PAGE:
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FWC Suspends Apalachicola Bay Wild Oyster Harvesting Until 2025

Two young men use large metal "tongs" to hoist oysters up onto the boat they're standing on. A young woman sits on the boat next to them.
Mark Wallheiser
/
AP Photo
In this April 2, 2015, photo, Gene Dasher, left, and Frankie Crosby, center, use wire baskets on the end of 14-foot handles to tong oysters while Misty Crosby separates clumps of oysters at Apalachicola Bay, near Eastpoint, Fla. The Florida Fish and Wildlife Conservation will shut down wild oyster harvesting for as long as five years. The Commissioners hope that the pause and $20 million in restoration and monitoring, will restore a portion of the oyster fishery.

The Florida Fish and Wildlife Conservation Commission has approved a plan to suspend wild oyster harvesting in the Apalachicola Bay until December 2025. It's a last-ditch effort to restore the bay's oyster population, which has dramatically declined thanks to water flow issues and overharvesting.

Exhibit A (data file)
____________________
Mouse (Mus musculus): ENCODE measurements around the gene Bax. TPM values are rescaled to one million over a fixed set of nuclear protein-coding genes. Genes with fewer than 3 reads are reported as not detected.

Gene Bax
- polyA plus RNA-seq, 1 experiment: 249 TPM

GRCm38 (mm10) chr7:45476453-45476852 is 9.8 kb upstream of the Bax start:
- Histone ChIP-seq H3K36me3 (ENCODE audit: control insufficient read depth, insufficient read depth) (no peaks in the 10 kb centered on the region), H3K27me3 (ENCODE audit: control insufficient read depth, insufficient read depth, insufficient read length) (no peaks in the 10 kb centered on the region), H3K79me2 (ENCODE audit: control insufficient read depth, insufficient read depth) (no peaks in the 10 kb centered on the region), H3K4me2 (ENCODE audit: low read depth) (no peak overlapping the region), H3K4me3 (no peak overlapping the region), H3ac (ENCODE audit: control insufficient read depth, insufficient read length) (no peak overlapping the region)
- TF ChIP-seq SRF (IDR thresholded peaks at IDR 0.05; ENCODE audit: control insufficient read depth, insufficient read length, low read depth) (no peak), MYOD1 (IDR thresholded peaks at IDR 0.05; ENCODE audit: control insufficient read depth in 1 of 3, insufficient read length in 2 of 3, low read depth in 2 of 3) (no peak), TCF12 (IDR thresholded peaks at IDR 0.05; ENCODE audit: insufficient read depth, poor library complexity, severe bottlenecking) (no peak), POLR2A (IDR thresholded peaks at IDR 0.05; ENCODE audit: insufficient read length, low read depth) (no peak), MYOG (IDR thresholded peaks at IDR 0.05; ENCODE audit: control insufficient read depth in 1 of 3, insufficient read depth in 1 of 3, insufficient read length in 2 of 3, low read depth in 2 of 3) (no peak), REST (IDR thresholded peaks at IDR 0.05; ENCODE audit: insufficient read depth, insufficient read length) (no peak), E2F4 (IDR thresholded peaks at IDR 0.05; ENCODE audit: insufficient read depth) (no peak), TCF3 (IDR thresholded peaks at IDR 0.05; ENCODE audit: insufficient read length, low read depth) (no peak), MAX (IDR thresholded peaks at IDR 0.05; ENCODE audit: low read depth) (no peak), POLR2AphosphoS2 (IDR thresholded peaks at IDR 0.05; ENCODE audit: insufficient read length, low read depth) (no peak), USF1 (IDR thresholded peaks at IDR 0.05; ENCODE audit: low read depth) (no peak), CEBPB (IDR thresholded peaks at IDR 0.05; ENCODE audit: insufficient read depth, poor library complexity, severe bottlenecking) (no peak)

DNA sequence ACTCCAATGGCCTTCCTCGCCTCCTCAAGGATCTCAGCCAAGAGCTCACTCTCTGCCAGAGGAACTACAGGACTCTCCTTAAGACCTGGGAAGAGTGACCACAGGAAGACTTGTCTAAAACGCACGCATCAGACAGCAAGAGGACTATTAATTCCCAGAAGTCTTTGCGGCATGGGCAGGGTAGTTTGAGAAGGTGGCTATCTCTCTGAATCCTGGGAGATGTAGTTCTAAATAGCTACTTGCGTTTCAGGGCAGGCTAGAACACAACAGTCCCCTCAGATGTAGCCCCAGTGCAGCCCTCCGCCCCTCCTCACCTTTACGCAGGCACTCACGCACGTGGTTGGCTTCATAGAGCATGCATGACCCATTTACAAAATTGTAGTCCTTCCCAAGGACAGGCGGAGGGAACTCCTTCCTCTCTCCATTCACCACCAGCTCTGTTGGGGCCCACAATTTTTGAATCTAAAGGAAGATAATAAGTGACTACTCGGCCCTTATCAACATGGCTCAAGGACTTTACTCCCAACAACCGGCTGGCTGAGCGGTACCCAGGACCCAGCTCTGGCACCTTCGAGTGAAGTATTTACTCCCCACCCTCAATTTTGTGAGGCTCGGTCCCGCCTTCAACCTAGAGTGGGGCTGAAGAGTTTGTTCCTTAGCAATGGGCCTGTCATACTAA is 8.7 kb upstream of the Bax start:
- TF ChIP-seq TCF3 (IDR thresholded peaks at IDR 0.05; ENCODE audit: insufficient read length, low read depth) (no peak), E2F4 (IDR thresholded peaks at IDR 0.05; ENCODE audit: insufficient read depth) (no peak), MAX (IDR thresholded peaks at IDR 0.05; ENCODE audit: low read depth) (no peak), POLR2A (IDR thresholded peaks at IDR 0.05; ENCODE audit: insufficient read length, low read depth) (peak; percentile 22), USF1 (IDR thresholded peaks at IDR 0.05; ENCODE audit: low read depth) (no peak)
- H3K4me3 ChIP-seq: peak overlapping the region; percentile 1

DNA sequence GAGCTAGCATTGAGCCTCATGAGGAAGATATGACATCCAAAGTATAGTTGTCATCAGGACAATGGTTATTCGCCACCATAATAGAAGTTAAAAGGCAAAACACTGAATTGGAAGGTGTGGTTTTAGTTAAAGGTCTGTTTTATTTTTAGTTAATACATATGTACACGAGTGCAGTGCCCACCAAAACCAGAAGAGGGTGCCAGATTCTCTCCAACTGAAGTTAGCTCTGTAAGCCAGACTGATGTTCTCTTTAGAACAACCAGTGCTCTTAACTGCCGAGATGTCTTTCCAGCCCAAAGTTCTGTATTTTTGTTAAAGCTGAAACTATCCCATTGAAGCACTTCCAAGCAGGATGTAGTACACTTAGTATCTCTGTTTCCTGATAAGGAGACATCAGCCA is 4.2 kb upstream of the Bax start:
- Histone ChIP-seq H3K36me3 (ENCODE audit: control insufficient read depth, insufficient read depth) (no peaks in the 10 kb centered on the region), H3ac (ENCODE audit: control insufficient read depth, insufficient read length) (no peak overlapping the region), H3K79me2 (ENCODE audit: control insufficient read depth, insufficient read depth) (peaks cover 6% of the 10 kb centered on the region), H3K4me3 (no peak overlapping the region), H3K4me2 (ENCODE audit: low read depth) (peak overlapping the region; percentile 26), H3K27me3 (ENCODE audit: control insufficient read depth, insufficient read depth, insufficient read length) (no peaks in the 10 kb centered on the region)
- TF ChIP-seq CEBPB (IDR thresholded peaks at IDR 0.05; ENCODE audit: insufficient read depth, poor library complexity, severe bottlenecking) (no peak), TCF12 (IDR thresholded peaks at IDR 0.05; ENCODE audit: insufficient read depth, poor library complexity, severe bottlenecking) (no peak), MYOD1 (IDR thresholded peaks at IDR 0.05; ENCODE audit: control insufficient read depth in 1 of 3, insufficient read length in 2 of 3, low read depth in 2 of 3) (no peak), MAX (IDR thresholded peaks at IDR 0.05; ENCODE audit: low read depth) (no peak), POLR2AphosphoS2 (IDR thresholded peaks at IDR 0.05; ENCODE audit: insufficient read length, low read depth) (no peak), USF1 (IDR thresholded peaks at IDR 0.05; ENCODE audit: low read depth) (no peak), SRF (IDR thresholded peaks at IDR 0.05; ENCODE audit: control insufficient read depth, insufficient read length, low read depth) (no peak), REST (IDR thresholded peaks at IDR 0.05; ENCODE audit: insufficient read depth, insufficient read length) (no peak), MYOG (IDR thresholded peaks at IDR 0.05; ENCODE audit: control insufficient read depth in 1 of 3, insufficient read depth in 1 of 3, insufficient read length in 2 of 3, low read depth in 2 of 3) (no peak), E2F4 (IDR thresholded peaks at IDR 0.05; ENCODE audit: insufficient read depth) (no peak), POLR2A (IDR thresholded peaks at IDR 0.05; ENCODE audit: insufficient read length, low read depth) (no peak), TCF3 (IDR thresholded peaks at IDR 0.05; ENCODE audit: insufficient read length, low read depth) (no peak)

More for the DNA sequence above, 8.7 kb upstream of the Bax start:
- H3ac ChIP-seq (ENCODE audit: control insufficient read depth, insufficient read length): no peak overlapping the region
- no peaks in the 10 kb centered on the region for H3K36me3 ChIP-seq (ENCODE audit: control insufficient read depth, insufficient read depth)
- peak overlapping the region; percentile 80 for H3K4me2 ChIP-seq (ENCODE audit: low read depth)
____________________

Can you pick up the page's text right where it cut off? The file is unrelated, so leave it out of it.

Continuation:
Franklin County Commissioner Ricky Jones is opposed to the move. He says families count on oystering for their livelihood and worries the closure could have a lasting impact on that.

"Apalachicola Bay oysters [are] a brand. It is a market, and the longer it's off the market, that's going to be a market share that's gone—not sure what it would take to ever get it back once people find another source," Jones says.

Gulf County officials argued earlier this year, Indian Lagoon shouldn't be in the suspension. Gulf County Commissioner Patrick Ferrell says it's a small area used by locals.

"There's no commercial operation. These are families, people that have done it for generations. They consider it their right. Also, farm-raised oysters are $1, $1.45 apiece, and some of our people don't have that much money to go buy oysters," Ferrell says.

An FWC report shows officials found few adult oysters or spat during a recent visit to Indian Lagoon. The FWC included Indian Lagoon in the Apalachicola Bay oyster harvesting moratorium.

During the five-year suspension, the FWC hopes to reestablish the oyster population by putting old oyster shells and other materials in the bay for baby oysters to settle on and grow—a process called "clutching." The FWC says it will spend nearly $17 million on clutching. That money comes from a grant by the National Fish and Wildlife Foundation.